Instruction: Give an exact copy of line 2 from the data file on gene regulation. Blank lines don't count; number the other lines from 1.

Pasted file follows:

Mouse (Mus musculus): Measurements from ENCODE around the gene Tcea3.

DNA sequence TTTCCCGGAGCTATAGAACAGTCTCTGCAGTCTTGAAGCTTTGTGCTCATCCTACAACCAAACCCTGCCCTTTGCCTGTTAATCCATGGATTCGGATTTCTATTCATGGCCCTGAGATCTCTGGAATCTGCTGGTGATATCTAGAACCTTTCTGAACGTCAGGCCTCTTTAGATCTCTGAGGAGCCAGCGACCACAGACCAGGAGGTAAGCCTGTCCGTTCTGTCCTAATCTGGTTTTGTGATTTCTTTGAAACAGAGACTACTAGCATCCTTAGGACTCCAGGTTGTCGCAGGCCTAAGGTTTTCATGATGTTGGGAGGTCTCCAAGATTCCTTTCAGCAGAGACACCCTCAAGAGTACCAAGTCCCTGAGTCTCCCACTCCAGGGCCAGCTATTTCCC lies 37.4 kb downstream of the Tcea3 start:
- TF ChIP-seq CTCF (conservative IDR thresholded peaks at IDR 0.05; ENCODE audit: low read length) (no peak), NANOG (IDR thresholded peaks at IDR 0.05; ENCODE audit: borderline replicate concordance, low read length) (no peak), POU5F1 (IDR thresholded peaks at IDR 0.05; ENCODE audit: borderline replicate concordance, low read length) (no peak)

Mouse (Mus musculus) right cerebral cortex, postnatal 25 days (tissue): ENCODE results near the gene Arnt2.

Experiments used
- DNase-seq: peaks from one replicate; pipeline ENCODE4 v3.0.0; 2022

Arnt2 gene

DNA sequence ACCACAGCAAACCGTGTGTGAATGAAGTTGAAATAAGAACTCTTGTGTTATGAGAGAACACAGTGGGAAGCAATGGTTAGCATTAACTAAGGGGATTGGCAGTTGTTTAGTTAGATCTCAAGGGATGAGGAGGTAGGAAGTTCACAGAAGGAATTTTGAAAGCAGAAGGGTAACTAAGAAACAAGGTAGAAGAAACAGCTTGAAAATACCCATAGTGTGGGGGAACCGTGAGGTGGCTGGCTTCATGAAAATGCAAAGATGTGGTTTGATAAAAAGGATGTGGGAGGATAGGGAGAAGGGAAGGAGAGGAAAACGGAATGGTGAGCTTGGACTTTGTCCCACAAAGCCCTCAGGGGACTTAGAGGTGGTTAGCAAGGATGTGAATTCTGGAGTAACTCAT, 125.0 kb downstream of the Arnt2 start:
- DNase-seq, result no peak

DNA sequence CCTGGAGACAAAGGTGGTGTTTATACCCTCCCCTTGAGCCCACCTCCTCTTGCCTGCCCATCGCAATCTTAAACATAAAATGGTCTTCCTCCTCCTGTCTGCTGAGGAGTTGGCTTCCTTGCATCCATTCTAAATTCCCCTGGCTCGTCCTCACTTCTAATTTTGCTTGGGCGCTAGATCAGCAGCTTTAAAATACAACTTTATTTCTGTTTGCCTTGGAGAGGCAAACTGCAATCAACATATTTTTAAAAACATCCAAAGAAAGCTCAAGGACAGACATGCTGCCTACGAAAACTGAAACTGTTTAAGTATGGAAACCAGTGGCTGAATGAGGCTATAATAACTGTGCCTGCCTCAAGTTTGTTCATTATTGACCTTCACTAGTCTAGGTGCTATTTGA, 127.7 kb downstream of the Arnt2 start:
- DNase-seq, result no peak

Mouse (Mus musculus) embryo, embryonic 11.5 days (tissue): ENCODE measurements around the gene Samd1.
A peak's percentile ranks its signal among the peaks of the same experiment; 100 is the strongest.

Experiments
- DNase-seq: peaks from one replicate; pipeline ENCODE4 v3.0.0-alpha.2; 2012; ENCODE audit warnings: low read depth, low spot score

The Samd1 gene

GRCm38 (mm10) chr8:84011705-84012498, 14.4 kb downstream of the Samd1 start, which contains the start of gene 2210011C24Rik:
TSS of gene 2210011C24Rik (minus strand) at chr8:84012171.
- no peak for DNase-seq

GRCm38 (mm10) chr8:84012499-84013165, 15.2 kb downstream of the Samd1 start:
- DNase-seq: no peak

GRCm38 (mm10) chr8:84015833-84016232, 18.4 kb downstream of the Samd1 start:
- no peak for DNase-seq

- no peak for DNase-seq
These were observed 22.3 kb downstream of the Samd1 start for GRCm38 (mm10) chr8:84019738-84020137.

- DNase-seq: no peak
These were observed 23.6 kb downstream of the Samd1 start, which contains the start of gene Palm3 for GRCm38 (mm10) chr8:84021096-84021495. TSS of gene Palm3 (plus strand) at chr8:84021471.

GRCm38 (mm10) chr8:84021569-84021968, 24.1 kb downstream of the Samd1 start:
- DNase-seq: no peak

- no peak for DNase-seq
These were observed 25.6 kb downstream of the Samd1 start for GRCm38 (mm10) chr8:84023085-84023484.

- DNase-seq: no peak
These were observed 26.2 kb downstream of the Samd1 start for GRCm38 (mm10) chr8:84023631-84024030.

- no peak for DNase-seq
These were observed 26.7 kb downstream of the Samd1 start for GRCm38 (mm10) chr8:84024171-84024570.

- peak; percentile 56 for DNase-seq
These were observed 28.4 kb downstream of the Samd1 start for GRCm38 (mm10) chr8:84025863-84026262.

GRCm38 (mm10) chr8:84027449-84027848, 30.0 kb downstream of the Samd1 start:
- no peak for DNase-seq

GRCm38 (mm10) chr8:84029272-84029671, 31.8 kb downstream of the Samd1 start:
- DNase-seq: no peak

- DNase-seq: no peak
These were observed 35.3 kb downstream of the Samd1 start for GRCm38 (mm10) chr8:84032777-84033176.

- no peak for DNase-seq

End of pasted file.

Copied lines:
DNA sequence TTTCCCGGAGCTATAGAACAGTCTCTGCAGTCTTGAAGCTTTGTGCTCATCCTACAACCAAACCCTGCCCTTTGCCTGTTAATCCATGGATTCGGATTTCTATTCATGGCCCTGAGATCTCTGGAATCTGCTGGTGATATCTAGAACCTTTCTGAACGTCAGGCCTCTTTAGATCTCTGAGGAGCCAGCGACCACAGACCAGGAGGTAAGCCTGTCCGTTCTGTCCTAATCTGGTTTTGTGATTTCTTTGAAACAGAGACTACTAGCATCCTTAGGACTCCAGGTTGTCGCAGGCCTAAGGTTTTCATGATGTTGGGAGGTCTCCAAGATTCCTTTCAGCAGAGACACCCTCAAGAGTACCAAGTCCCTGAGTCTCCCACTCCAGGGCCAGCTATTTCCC lies 37.4 kb downstream of the Tcea3 start: